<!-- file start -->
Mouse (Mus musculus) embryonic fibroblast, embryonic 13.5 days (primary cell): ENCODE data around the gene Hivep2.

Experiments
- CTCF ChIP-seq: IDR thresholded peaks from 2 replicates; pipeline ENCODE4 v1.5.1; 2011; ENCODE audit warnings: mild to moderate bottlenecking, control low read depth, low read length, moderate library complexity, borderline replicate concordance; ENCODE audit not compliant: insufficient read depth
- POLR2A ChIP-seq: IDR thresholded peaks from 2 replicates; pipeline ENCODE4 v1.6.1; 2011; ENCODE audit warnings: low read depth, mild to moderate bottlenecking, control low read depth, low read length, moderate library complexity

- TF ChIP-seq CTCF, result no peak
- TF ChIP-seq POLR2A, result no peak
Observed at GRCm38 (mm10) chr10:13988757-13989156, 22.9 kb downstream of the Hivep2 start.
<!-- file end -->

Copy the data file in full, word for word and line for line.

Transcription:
Mouse (Mus musculus) embryonic fibroblast, embryonic 13.5 days (primary cell): ENCODE data around the gene Hivep2.

Experiments
- CTCF ChIP-seq: IDR thresholded peaks from 2 replicates; pipeline ENCODE4 v1.5.1; 2011; ENCODE audit warnings: mild to moderate bottlenecking, control low read depth, low read length, moderate library complexity, borderline replicate concordance; ENCODE audit not compliant: insufficient read depth
- POLR2A ChIP-seq: IDR thresholded peaks from 2 replicates; pipeline ENCODE4 v1.6.1; 2011; ENCODE audit warnings: low read depth, mild to moderate bottlenecking, control low read depth, low read length, moderate library complexity

- TF ChIP-seq CTCF, result no peak
- TF ChIP-seq POLR2A, result no peak
Observed at GRCm38 (mm10) chr10:13988757-13989156, 22.9 kb downstream of the Hivep2 start.